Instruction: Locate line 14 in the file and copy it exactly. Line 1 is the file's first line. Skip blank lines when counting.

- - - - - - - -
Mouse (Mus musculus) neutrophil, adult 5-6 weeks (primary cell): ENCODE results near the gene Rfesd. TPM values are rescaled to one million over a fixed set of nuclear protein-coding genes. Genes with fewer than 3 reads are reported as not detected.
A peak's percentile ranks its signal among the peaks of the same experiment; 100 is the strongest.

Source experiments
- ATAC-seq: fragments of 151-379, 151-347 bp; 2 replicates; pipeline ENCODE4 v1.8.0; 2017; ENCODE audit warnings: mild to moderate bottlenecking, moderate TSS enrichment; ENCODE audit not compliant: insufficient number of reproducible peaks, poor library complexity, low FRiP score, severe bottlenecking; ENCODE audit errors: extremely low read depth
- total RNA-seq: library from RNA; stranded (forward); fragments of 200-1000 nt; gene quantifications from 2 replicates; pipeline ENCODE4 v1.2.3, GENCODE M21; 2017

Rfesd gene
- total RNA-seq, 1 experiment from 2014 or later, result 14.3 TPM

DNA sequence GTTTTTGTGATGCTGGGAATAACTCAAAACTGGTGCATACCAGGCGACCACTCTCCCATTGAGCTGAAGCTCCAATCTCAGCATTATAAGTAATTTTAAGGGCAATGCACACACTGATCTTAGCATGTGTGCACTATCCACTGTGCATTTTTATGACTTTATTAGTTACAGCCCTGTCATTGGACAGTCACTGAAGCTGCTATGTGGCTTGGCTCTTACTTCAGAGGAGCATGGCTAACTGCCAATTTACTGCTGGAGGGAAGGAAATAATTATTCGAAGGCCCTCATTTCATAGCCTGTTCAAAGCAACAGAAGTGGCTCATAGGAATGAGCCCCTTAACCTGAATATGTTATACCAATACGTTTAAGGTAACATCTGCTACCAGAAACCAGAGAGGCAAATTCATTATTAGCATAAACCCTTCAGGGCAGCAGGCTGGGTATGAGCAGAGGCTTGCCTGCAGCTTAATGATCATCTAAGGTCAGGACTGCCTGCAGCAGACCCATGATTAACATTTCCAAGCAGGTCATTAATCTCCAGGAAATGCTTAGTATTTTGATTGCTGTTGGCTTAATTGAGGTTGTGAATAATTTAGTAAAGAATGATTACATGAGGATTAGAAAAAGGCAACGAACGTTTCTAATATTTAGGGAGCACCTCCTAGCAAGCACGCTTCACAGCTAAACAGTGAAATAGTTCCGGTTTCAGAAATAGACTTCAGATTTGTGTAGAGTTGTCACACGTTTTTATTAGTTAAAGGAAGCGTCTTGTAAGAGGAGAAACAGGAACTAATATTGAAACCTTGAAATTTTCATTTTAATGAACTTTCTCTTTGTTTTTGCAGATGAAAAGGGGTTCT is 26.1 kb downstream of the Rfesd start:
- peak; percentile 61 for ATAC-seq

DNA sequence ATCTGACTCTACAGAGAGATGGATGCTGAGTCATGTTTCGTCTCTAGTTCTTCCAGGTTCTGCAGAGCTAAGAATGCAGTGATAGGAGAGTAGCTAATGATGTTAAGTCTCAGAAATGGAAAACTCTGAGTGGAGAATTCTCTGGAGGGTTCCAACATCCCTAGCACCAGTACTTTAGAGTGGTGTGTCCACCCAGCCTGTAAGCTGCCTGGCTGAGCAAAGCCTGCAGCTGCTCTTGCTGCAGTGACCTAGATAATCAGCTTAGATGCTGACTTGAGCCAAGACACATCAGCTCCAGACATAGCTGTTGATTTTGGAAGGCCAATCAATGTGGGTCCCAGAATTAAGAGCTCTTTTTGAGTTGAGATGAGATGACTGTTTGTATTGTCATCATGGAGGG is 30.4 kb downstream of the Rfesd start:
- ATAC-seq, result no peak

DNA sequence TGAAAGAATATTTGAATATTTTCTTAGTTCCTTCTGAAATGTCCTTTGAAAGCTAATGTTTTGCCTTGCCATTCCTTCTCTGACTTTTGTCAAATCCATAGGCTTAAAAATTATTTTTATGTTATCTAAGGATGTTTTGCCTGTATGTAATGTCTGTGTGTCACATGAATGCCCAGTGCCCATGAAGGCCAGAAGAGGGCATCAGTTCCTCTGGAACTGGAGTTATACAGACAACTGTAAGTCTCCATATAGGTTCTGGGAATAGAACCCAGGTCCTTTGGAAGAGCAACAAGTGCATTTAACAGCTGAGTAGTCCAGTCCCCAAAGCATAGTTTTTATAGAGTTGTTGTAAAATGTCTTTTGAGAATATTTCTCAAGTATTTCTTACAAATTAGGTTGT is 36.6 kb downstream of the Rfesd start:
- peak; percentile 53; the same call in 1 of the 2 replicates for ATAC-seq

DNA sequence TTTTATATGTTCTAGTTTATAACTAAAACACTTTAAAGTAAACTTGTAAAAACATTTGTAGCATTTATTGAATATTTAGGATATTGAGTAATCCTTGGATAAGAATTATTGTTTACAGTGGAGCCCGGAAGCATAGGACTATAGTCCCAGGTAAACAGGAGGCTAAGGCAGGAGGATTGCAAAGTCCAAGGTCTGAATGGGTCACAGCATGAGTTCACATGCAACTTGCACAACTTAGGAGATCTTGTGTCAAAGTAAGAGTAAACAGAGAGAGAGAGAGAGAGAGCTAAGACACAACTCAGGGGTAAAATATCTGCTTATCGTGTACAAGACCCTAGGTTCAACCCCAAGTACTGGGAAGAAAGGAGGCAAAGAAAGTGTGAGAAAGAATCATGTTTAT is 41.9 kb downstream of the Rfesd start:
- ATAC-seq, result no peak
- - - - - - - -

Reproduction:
DNA sequence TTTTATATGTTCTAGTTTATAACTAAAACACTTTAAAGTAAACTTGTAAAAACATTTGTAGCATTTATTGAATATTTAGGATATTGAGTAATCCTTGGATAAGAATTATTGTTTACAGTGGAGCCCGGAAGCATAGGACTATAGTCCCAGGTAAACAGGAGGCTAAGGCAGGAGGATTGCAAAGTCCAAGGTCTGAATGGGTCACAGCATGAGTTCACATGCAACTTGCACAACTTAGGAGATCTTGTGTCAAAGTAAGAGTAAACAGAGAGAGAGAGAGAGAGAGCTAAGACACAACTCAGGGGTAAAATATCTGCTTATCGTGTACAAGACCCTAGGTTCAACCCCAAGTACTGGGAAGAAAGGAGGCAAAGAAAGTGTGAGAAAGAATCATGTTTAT is 41.9 kb downstream of the Rfesd start: